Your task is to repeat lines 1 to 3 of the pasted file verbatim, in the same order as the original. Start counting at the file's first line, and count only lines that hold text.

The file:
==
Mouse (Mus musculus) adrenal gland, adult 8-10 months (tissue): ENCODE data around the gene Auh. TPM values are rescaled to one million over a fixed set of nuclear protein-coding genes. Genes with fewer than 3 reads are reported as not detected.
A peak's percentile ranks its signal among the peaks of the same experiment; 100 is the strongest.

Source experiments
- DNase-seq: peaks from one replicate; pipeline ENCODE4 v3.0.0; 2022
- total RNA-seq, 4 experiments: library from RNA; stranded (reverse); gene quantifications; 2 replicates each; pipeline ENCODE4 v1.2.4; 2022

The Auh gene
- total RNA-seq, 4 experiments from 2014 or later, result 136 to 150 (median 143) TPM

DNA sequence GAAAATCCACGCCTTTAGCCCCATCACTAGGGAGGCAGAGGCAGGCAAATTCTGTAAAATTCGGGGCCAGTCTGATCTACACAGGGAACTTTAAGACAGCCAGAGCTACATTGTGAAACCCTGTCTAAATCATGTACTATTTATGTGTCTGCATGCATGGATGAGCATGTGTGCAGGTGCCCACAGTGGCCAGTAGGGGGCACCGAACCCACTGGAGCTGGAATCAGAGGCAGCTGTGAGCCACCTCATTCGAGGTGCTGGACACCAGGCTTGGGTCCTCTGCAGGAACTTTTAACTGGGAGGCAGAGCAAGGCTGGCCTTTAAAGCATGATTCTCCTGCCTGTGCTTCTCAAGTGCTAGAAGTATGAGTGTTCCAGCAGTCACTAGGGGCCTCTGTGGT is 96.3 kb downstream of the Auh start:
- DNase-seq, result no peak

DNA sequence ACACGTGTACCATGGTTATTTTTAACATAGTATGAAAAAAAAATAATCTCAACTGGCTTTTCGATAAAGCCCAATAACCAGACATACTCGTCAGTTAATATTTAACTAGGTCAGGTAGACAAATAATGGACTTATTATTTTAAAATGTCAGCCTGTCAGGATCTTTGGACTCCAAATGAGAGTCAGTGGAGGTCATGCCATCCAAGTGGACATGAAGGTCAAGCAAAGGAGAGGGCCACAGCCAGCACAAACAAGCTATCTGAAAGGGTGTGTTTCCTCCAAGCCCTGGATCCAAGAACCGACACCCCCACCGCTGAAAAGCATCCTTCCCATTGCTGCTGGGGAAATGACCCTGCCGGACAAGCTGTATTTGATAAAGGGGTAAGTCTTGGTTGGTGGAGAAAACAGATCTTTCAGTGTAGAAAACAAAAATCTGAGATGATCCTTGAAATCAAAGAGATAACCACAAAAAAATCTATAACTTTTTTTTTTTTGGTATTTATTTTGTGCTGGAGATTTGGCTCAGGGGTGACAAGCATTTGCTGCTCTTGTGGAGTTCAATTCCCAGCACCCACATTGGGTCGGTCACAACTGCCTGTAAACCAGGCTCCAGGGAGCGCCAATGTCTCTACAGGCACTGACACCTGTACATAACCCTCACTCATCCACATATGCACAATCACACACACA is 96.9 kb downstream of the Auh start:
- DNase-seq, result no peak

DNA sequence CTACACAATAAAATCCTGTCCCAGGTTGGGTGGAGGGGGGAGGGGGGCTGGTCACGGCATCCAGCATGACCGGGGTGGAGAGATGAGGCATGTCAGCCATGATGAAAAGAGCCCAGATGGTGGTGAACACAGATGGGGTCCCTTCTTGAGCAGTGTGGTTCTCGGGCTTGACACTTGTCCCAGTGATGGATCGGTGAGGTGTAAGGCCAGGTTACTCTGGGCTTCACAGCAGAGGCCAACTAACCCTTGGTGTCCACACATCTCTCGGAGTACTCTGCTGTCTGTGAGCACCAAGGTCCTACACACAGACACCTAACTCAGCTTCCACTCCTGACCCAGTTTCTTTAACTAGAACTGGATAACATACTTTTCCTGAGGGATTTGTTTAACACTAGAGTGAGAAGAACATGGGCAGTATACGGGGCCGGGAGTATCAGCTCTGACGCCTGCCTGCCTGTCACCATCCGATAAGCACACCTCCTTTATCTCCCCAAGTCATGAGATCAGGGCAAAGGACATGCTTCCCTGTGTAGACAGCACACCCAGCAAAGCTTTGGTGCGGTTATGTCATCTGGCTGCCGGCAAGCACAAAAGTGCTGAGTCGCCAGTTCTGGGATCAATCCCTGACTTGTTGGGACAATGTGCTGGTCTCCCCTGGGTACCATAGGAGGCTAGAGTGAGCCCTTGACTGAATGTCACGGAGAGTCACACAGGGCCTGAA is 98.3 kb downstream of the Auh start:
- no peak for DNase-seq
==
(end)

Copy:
Mouse (Mus musculus) adrenal gland, adult 8-10 months (tissue): ENCODE data around the gene Auh. TPM values are rescaled to one million over a fixed set of nuclear protein-coding genes. Genes with fewer than 3 reads are reported as not detected.
A peak's percentile ranks its signal among the peaks of the same experiment; 100 is the strongest.

Source experiments